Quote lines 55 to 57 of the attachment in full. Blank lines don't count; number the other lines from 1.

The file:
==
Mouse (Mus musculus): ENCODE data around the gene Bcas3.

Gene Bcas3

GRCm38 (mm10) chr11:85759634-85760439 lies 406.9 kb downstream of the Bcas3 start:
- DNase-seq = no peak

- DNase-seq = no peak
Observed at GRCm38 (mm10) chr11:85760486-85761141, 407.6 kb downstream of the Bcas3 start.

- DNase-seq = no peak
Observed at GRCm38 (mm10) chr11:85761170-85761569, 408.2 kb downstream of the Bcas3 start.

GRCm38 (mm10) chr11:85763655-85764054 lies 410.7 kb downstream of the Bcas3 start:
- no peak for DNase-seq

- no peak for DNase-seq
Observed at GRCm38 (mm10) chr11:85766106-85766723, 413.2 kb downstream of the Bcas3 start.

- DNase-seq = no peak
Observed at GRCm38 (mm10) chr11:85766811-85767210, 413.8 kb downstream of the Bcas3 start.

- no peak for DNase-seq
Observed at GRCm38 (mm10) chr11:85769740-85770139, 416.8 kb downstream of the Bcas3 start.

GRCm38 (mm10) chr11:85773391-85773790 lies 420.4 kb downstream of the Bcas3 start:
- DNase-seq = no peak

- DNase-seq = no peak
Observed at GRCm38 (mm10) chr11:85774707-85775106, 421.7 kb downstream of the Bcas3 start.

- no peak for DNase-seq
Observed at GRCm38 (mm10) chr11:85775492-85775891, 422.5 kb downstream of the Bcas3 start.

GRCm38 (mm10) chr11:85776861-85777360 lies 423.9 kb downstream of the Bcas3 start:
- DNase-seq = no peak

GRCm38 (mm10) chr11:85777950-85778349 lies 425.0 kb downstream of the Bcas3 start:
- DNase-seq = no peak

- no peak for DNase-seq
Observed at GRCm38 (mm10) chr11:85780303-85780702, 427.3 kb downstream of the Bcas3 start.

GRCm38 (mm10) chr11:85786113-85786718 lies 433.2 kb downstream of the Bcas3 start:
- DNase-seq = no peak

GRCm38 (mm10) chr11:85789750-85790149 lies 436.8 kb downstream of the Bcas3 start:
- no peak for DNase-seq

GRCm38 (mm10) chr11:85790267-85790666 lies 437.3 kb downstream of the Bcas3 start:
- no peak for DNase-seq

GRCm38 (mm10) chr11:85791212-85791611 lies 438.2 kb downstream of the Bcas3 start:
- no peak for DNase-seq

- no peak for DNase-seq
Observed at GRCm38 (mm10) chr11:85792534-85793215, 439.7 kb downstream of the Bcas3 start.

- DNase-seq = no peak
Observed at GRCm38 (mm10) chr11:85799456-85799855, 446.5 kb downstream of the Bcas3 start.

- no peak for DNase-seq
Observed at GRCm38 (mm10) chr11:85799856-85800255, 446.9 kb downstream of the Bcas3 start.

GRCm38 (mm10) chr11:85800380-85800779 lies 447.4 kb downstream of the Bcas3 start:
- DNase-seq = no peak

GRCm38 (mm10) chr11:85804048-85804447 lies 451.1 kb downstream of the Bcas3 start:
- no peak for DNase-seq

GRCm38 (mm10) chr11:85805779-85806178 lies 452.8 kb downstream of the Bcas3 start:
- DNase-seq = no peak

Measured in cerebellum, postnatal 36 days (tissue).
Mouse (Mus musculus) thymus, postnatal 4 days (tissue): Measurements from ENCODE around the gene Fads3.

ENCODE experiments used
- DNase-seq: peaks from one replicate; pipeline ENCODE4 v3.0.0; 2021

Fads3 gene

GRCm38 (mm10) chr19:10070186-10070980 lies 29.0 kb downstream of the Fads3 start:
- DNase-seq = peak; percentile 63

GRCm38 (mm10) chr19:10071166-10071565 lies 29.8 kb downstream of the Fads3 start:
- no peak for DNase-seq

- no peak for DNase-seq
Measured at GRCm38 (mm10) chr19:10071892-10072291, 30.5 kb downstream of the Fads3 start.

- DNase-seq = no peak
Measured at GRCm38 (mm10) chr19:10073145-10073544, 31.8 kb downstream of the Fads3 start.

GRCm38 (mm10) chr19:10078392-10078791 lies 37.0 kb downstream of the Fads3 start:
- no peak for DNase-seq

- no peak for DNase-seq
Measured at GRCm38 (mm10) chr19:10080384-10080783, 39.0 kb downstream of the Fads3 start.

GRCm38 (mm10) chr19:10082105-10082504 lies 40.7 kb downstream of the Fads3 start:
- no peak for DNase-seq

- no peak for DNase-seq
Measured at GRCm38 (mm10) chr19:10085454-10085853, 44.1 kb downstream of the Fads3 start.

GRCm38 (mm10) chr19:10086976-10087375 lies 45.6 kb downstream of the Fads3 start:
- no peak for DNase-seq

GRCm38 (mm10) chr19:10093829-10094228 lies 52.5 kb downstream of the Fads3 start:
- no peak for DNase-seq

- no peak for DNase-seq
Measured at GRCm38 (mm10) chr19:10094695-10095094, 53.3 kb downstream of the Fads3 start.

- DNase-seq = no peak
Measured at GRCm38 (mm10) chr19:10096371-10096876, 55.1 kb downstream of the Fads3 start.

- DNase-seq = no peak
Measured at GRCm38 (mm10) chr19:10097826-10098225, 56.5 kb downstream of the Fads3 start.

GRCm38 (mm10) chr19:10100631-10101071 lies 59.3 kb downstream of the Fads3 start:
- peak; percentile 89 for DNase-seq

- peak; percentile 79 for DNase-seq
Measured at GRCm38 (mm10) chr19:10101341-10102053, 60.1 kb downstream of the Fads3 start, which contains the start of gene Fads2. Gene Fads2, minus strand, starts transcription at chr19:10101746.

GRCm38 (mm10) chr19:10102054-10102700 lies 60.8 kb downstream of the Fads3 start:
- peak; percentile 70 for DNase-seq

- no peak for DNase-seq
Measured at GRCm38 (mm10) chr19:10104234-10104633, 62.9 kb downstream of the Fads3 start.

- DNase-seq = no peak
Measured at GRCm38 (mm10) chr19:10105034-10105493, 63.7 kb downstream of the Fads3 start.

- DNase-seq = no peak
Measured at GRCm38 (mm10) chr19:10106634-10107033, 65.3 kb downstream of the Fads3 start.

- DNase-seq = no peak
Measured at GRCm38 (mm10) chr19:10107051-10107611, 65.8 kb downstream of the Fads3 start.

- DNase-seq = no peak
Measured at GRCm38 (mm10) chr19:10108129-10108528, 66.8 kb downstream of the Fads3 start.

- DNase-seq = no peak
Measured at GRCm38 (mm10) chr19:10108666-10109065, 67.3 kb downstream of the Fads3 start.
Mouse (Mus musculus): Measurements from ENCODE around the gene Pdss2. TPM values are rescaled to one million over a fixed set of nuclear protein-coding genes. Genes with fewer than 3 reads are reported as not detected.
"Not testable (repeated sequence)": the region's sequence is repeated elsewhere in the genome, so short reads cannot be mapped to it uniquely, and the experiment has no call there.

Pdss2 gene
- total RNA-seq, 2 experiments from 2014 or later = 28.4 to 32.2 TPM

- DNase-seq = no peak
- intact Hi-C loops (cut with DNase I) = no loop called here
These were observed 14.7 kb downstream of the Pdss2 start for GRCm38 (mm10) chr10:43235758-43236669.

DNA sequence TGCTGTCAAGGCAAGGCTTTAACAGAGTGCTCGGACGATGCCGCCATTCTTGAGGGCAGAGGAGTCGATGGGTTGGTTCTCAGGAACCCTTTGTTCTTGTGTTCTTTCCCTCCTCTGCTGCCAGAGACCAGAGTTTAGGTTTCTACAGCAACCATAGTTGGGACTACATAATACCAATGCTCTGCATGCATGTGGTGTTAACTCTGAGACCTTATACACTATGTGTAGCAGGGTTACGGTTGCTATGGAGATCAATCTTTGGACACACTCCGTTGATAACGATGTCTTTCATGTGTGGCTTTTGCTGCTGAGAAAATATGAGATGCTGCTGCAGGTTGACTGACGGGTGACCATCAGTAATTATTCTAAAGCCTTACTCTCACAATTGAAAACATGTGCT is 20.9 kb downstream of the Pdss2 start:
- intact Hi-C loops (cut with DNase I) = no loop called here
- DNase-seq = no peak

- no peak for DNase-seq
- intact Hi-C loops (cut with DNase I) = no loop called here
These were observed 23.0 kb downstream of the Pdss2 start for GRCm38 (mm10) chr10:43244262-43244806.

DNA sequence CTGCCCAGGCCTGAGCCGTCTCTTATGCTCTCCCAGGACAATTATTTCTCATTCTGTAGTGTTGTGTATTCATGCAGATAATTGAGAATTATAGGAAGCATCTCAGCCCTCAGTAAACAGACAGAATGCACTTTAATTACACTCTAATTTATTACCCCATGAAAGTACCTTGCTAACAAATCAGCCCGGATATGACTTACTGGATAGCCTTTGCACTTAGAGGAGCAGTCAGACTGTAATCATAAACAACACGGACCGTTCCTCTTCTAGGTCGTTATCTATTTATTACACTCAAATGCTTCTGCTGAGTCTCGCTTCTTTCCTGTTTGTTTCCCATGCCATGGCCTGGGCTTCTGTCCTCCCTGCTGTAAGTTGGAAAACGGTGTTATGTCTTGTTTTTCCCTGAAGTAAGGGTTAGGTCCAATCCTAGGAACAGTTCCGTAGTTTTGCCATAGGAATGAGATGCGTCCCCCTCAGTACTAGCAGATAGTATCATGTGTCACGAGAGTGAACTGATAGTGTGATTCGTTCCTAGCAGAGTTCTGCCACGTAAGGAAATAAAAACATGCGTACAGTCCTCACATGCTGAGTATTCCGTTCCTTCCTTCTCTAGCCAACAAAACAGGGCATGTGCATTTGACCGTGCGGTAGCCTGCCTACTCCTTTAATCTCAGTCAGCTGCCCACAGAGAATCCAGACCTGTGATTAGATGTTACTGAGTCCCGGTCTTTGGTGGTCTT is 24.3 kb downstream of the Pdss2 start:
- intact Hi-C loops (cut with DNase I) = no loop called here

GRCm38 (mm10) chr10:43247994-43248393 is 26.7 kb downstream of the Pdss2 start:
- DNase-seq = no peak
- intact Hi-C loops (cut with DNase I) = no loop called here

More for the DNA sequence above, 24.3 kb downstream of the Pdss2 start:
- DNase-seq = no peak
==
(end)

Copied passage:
- DNase-seq = peak; percentile 63

GRCm38 (mm10) chr19:10071166-10071565 lies 29.8 kb downstream of the Fads3 start:
- no peak for DNase-seq